The difficult part, and this is part of what therapy does is as people go around and start confirming specific beliefs, therapists try and break those so people can have an alternative interpretation of what the belief system is, right? That’s a part of therapy. I’m not saying that’s all up therapy, but that’s a part of therapy where the professional actually provides a different point of view. Which is why often people go to a therapist because the therapist is disconnected from the situation, disconnected from the person, and they can look at things in a different way, right? So confirmation bias is a super important idea specifically for you as a parent of a child with ADHD. Why? Because everything that you do revolving around your child may involve your perception about ADHD and how things are going. Before we talk about the parent aspect of it, I do want to cover the physician, and the diagnoses part of it. All right.
Now, you may run across someone, a teacher, a well-meaning parent, a well-meaning friend or advocate, a grandparent who will come to you and make the suggestion that your child has ADHD. Now it’s not officially diagnoses. It’s just something that they will say, “I think your child has ADHD,” right? And what happens is in their perception, they’re going to shape anything that they see around that belief. And in many ways, if you believe it too, you will look at your child through those lenses, right? You will look through the lenses of ADHD and anything that confirms that belief will stick. And anything that kind of doesn’t, you’re going to let go. That’s confirmation bias does, right? It’s not objective. It’s really focused on your beliefs about a certain topic, which is why it is important to go to a professional to get the diagnoses. It’s important to go to them. They’re a separate entity and they can evaluate.
Now that being said, there is some dangers, some absolute danger in going to a specialist who is only focused on that item when you are doing initial diagnoses. The recommendation would be to start off with your primary care who sees a lot of different issues with children and then have them work towards moving towards a specialty, right? If that’s the case. And they can rule out some additional items perhaps and really come down to what is it specifically that you’re dealing with? A lot of times specialists when they specialize in something that’s very specific, they see things through those lenses, right? So an ADHD person will see the world through ADHD beliefs and that will shape their overall acceptance of certain belief systems that confirm again that, that’s their world.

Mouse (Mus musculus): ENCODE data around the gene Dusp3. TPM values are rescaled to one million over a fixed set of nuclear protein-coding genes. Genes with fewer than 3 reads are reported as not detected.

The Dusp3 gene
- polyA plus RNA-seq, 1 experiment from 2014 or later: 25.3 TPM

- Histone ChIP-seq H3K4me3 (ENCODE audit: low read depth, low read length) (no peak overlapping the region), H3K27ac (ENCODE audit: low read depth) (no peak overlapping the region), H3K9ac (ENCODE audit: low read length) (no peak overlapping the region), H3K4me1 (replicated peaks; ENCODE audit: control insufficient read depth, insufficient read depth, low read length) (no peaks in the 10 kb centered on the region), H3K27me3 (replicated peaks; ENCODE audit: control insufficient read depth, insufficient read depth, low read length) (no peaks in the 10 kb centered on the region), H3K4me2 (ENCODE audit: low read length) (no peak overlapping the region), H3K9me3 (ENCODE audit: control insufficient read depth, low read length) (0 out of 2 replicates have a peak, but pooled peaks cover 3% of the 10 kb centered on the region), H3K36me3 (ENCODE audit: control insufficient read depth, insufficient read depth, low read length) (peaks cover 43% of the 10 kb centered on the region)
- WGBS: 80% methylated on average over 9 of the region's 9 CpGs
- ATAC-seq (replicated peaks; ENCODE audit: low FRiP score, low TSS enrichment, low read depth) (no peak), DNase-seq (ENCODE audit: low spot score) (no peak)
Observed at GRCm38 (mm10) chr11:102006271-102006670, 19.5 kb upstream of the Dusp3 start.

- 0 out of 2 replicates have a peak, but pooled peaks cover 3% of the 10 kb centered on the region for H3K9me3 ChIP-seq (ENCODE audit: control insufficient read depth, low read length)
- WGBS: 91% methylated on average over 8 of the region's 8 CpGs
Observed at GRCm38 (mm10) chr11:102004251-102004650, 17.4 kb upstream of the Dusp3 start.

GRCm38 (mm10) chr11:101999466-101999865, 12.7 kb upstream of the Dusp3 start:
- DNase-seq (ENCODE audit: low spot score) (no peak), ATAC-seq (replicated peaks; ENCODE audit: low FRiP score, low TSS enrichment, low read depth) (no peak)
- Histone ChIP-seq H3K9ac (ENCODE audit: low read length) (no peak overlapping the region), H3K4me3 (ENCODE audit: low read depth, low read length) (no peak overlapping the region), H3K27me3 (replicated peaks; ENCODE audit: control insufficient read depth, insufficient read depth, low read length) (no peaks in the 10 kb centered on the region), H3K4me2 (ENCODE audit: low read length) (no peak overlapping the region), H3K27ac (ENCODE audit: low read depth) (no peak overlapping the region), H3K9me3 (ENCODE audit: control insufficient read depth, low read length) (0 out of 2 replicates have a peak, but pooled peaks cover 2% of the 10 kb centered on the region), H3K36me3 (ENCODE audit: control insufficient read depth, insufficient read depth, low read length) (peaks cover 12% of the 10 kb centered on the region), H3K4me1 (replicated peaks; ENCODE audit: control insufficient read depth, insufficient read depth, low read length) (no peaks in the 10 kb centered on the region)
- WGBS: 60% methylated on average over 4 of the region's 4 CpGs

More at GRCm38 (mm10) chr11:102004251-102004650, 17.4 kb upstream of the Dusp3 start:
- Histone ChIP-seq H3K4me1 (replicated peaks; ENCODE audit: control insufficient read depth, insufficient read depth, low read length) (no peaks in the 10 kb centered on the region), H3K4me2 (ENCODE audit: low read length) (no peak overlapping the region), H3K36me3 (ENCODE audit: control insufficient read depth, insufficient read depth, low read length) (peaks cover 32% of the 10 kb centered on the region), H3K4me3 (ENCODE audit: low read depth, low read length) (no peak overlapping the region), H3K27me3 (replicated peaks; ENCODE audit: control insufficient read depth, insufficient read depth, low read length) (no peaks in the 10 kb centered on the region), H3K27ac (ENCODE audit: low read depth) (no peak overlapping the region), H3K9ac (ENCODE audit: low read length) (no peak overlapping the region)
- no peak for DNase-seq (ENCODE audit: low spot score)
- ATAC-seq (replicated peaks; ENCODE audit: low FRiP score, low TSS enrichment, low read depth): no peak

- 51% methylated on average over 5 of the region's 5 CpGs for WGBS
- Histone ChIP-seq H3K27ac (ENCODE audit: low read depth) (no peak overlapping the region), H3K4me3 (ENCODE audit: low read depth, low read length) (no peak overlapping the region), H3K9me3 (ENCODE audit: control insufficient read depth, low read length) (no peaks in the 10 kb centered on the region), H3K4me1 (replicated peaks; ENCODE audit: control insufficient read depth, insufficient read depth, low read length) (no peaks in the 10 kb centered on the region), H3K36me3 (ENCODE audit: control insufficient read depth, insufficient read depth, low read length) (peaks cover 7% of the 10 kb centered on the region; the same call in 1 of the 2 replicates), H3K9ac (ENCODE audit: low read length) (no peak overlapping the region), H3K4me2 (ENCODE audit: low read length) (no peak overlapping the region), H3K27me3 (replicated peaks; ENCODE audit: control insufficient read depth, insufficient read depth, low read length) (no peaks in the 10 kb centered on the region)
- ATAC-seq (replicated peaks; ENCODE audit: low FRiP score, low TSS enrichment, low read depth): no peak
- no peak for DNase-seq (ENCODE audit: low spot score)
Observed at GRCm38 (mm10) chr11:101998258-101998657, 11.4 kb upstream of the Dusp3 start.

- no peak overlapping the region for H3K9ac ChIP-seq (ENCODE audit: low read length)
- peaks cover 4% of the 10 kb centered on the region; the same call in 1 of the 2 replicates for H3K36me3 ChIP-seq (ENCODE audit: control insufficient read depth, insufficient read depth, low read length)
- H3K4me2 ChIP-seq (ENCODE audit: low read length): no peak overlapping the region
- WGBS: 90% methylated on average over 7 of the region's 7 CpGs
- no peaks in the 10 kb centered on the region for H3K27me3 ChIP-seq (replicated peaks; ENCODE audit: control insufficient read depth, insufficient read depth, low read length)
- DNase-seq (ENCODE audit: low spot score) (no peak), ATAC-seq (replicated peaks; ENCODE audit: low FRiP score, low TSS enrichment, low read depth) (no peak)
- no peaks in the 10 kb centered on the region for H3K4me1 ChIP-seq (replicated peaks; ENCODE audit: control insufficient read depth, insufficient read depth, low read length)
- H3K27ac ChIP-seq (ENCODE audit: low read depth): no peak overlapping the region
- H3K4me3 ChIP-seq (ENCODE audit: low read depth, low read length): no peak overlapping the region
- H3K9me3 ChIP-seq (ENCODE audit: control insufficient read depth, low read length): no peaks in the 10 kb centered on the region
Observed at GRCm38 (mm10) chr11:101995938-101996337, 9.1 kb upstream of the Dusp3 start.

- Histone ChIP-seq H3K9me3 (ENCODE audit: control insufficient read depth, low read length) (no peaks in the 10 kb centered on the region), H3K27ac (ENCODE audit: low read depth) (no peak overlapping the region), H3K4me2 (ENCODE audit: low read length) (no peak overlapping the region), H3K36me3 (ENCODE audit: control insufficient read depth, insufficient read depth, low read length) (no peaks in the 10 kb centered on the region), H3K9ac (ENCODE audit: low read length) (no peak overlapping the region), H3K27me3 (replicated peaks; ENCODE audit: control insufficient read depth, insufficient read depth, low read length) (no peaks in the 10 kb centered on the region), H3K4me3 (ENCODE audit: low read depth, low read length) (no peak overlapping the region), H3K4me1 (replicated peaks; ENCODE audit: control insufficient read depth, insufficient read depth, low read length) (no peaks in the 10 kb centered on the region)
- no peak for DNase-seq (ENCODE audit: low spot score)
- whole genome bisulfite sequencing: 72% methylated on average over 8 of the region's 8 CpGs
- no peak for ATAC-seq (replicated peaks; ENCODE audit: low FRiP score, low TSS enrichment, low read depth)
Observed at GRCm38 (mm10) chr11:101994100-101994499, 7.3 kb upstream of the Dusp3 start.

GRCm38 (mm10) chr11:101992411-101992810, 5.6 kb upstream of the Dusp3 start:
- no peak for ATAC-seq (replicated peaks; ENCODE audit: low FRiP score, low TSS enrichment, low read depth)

So take for example, there are some people who in their field, that’s just the way they see it and so they can exclude some other things that are going on because that’s just the way they see it and they will cherry pick in order to reconfirm those beliefs. I was doing an interview with a dentist, and the dentist is super great friend of mine. And in our conversation we were talking about ADHD and behavioral issues. And how the lack of sleep, because he does breathing dentistry or sleeping dentistry, excuse me. Sleeping dentistry and in helping adjust the jaw line, so you can get a good night’s rest. And how the manifestation of some of the ADHD symptoms can be attributed to a lack of sleep, lack of rest. And in our conversation, because I was open to challenging my own belief system, it opened up a whole new world of communication and conversation, right? In our ability to look at the world differently.
So, now I have incorporated that belief system that he has in that, hey, we need to be looking for everything when we’re dealing with a diagnoses like ADHD. There are just so many different factors and the symptomology is really tricky because, is it exhaustion why you have irritability, you have an attentiveness, what is it exactly? Is it that, is it ADHD specifically? Is it something else? Is it trauma? Is it … right? Which is why the recommendation actually is to go through somebody who is a primary care initially and then start to weed out things so you can come to a specific diagnoses. Now, confirmation bias also for you as a parent can be a very dangerous thing because once your child is placed with a diagnoses, you can begin to see the world specifically through just that lens, right?
And as children grow and as they change, we want to be able to be flexible enough to adjust to whatever it is that they’re dealing with. And also in having more conversations about what will be effective treatment options for your child as they progress and mature. So, the bigger question that I have for you is, what do you believe? You know, you kind of have to go back and think about it and what are the glasses that you’re putting on every day that reinforce those beliefs? Because, you want to be able to challenge those in effective ways because when you don’t, that’s when you get stuck. That’s when you get stuck. You get stuck because you get stuck in this mindset and this framework where you’re looking at the world in a very specific way. And yet it may not be the way that you perceive it to be, right?